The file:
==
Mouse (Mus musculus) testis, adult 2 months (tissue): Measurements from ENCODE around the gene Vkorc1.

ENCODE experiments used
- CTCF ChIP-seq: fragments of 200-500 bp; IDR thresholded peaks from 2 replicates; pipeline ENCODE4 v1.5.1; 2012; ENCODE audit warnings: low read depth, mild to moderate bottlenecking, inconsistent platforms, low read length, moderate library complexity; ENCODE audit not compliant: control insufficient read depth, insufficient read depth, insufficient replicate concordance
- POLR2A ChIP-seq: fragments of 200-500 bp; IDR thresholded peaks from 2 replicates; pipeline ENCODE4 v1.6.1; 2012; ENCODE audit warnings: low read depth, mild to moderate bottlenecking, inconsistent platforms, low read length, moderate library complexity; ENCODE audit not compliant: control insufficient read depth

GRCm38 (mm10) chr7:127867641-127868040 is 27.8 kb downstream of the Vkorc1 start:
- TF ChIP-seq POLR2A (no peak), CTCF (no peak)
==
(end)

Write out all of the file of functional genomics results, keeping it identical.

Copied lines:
Mouse (Mus musculus) testis, adult 2 months (tissue): Measurements from ENCODE around the gene Vkorc1.

ENCODE experiments used
- CTCF ChIP-seq: fragments of 200-500 bp; IDR thresholded peaks from 2 replicates; pipeline ENCODE4 v1.5.1; 2012; ENCODE audit warnings: low read depth, mild to moderate bottlenecking, inconsistent platforms, low read length, moderate library complexity; ENCODE audit not compliant: control insufficient read depth, insufficient read depth, insufficient replicate concordance
- POLR2A ChIP-seq: fragments of 200-500 bp; IDR thresholded peaks from 2 replicates; pipeline ENCODE4 v1.6.1; 2012; ENCODE audit warnings: low read depth, mild to moderate bottlenecking, inconsistent platforms, low read length, moderate library complexity; ENCODE audit not compliant: control insufficient read depth

GRCm38 (mm10) chr7:127867641-127868040 is 27.8 kb downstream of the Vkorc1 start:
- TF ChIP-seq POLR2A (no peak), CTCF (no peak)